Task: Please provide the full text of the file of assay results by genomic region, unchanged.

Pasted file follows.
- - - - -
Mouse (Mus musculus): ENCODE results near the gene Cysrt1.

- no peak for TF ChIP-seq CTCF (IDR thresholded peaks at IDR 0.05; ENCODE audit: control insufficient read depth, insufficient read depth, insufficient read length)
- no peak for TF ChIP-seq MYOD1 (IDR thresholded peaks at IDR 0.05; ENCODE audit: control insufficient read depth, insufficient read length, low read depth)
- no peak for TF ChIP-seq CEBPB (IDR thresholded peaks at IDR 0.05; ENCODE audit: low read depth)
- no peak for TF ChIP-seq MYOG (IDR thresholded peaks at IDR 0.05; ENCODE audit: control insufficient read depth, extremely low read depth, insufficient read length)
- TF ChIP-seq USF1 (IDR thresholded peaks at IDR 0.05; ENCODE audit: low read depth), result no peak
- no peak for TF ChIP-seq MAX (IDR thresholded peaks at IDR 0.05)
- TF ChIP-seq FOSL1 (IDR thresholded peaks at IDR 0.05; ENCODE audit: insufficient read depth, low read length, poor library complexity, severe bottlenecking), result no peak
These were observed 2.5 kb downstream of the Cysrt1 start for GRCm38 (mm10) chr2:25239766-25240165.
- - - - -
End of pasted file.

Mouse (Mus musculus): ENCODE results near the gene Cysrt1.

- no peak for TF ChIP-seq CTCF (IDR thresholded peaks at IDR 0.05; ENCODE audit: control insufficient read depth, insufficient read depth, insufficient read length)
- no peak for TF ChIP-seq MYOD1 (IDR thresholded peaks at IDR 0.05; ENCODE audit: control insufficient read depth, insufficient read length, low read depth)
- no peak for TF ChIP-seq CEBPB (IDR thresholded peaks at IDR 0.05; ENCODE audit: low read depth)
- no peak for TF ChIP-seq MYOG (IDR thresholded peaks at IDR 0.05; ENCODE audit: control insufficient read depth, extremely low read depth, insufficient read length)
- TF ChIP-seq USF1 (IDR thresholded peaks at IDR 0.05; ENCODE audit: low read depth), result no peak
- no peak for TF ChIP-seq MAX (IDR thresholded peaks at IDR 0.05)
- TF ChIP-seq FOSL1 (IDR thresholded peaks at IDR 0.05; ENCODE audit: insufficient read depth, low read length, poor library complexity, severe bottlenecking), result no peak
These were observed 2.5 kb downstream of the Cysrt1 start for GRCm38 (mm10) chr2:25239766-25240165.